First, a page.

There already questions such as $1 + 1 + 1 +\cdots = -\frac{1}{2}$ and Why does $1+2+3+\cdots = -\frac{1}{12}$? which show how $\zeta(0)$ and $\zeta(-1)$ can be calculated.

What are some ways to evaluate the Riemann zeta function at any negative integer that appears to have a direct correlation to $\sum_{n=1}^\infty\frac1{n^s}$? That is to say, results that can be attained by manipulating this series somewhat directly. So not things such as the reflection formula or the Bernoulli numbers which don't seem to relate to the above series.

  • $\begingroup$ Took a quick search but didn't find a dupe, but perhaps there is one I'm not aware of... $\endgroup$ – Simply Beautiful Art Sep 4 at 11:36
  • $\begingroup$ This page from the OEIS wiki gives the formula $\zeta(-s) = 2^{-s} \pi^{-s-1} \sin \left(-\frac{\pi s}{2} \right) \Gamma(1+s) \zeta(1+s)$ for $\Re(s) > 0$. $\endgroup$ – automaticallyGenerated Sep 4 at 13:09
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    $\begingroup$ @automaticallyGenerated, I am pretty sure that OP already know the methods using reflection formula and/or the Bernoulli numbers, as he/she is explicitly asking an answer which does not use them. $\endgroup$ – Sangchul Lee Sep 4 at 14:02
  • $\begingroup$ Oh I see. I should have read the question more carefully. $\endgroup$ – automaticallyGenerated Sep 4 at 14:33
  • $\begingroup$ In that case, try looking at this $\endgroup$ – automaticallyGenerated Sep 4 at 14:34

One can relate the Riemann zeta function $\zeta(s)$ to the Dirichlet eta function $\eta(s)$ using

$$ (1-2^{1-s})\zeta(s) =(1-2^{1-s})\sum_{n=1}^\infty\frac{1}{n^s} =\sum_{n=1}^\infty\frac{(-1)^{n-1}}{n^s} =\eta(s)$$

which follows quite easily by multiplying out the LHS. This identity holds a priori for $s > 1$, and then extends to all of $s\in\mathbb{C}$ by the principle of analytic continuation. Moreover,

$$\eta(s) =\lim_{x\to-1^+}\sum_{n=1}^\infty\frac{x^{n-1}}{n^s}. \tag{1}$$

Indeed, Abel's theorem immediately establish this for $s > 0$, where $\eta(s)=\sum_{n=1}^\infty\frac{(-1)^{n-1}}{n^s}$ holds, and a more delicate argument shows that this identity continues to hold for all of $s\in\mathbb{C}$. Using this, we get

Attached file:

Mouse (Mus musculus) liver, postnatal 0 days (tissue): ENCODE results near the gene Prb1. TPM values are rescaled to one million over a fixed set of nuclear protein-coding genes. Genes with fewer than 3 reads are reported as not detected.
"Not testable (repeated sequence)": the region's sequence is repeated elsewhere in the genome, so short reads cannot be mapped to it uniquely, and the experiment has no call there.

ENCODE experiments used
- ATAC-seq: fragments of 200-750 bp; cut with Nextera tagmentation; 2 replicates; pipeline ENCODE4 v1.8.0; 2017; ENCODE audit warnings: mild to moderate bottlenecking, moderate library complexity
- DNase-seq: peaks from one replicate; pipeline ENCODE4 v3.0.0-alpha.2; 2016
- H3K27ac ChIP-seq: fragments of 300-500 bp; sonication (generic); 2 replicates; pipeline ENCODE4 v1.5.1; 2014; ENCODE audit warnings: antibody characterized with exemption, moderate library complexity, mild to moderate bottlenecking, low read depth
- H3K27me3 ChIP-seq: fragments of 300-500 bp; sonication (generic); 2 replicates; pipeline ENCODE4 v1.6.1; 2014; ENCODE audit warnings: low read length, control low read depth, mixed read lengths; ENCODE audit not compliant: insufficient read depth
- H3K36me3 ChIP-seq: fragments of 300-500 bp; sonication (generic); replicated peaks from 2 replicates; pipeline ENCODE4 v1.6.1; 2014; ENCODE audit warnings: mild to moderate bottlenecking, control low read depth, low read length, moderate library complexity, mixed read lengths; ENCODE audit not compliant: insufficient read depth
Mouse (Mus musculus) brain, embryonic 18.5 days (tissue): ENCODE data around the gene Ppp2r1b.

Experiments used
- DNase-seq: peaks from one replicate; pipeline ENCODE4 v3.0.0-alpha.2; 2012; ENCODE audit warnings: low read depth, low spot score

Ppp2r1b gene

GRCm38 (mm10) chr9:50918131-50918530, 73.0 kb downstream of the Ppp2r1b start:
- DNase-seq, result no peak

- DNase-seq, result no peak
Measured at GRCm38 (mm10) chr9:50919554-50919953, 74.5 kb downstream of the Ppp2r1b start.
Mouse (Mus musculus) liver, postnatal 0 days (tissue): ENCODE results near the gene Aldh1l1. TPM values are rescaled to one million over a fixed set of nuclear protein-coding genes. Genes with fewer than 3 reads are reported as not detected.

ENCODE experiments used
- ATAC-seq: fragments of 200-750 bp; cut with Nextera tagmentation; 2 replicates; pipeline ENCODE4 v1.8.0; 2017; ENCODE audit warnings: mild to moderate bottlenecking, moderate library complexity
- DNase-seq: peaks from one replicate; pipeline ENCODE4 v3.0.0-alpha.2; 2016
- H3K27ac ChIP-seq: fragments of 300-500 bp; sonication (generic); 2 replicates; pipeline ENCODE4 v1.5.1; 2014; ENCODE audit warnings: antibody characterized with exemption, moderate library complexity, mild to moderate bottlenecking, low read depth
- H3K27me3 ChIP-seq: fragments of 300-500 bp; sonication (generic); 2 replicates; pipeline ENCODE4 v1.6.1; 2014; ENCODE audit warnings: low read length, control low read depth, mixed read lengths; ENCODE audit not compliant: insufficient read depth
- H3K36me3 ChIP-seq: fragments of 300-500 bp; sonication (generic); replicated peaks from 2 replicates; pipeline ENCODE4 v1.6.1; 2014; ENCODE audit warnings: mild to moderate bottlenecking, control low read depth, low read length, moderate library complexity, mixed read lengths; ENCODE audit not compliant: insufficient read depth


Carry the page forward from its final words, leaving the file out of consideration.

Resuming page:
$$\zeta(0) =-\lim_{x\to-1^+}\sum_{n=1}^\infty x^{n-1} =-\lim_{x\to-1^+}\frac{1}{1-x} =-\frac{1}{2}$$

$$\zeta(-1) =-\frac{1}{3}\lim_{x\to-1^+}\sum_{n=1}^{\infty} nx^{n-1} =-\frac{1}{3}\lim_{x\to-1^+}\frac{1}{(1-x)^2} =-\frac{1}{12}$$


$$\zeta(s) =\sum_{n=1}^\infty n^{-s}=\sum_{n=1}^\infty s\int_1^\infty x^{-s}dx=s \int_1^\infty \lfloor x\rfloor x^{-s-1}dx= \frac{s}{s-1}+\frac12-s \int_1^\infty (x-\lfloor x\rfloor-\frac12)x^{-s-1}dx$$

$$B_0(x)=x-\frac12,\qquad {B_{k+1}}'(x)=B_k(x),\qquad\int_1^2 B_{k+1}(x)dx=0$$

By induction starting with $k=0$, for $\Re(s) > -k$ $$\zeta(s)=\frac{s}{s-1}-\sum_{m=0}^k B_m(1)(\prod_{l=0}^m (s+l))- (\prod_{l=0}^k (s+l)) \int_1^\infty B_k(x-\lfloor x\rfloor)x^{-s-1-k}dx$$ (integration by parts) $$ =\frac{s}{s-1}-\sum_{m=0}^{k+1}B_m(1)(\prod_{l=0}^m (s+l))-( \prod_{l=0}^{k+1} (s+l) )\int_1^\infty B_{k+1}(x-\lfloor x\rfloor)x^{-s-1-(k+1)}dx$$


$$\zeta(-N)=\frac{-N}{-N-1}-\sum_{m=0}^N B_m(1)\prod_{l=0}^m (-N+l)$$

  • $\begingroup$ Right. I don't guarantee there are no other mistakes, it is hard to play with such indices and I didn't check $\zeta(0),\zeta(-1)$, but the method involving Bernouilli is standard $\endgroup$ – reuns Sep 4 at 22:29

A self-contained approach. One might start with $$ \zeta(s)=\sum_{n\geq 1}\frac{1}{n^s} = \frac{1}{\Gamma(s)}\int_{0}^{+\infty}\frac{x^{s-1}}{e^x-1}\,dx $$ where the series and the integral are convergent over $\text{Re}(s)>1$. An analytic continuation over a larger subset of $\mathbb{C}$ can be achieved by applying IBP multiple times: for instance $$ \frac{1}{(s-1)\Gamma(s)}\int_{0}^{+\infty}x^{s-1}\cdot-\frac{d}{dx}\left(\frac{x}{e^x-1}\right)\,dx $$ provides an analytic continuation over $\text{Re}(s)>0$ and $$ \frac{(-1)^{k}}{(s-1)\Gamma(s+k+1)}\int_{0}^{+\infty}x^{s+k}\cdot\frac{d^{k+2}}{dx^{k+2}}\left(\frac{x}{e^x-1}\right)\,dx $$ provides an analytic continuation over $\text{Re}(s)>-(k+1)$. In particular, by picking $s=-k$ in the above line, $$ \zeta(-k)=\frac{(-1)^{k+1}}{k+1}\int_{0}^{+\infty}\frac{d^{k+2}}{dx^{k+2}}\left(\frac{x}{e^x-1}\right)\,dx =\frac{(-1)^k}{k+1}\cdot\left.\frac{d^{k+1}}{dx^{k+1}}\left(\frac{x}{e^x-1}\right)\right|_{x=0}$$ from which it follows that the values of the Riemann zeta function over the non-positive integers can be computed from the Maclaurin series of $\frac{x}{e^x-1}$. Since $$ \frac{x}{e^x-1}=-\frac{x}{2}+\underbrace{\frac{x}{2}\coth\frac{x}{2}}_{\text{even function}}$$ we have that $\zeta(-2n)=0$ for any $n\in\mathbb{N}^+$, and $\zeta(0)=-\frac{1}{2}$.

  • $\begingroup$ @SimplyBeautifulArt: right, now fixed. $\endgroup$ – Jack D'Aurizio Sep 5 at 0:26
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    $\begingroup$ +1 very nice direct proof of the relation to the Bernoulli numbers via the coefficients of $x/(e^x-1)$'s Maclaurin series. $\endgroup$ – Simply Beautiful Art Sep 5 at 0:28

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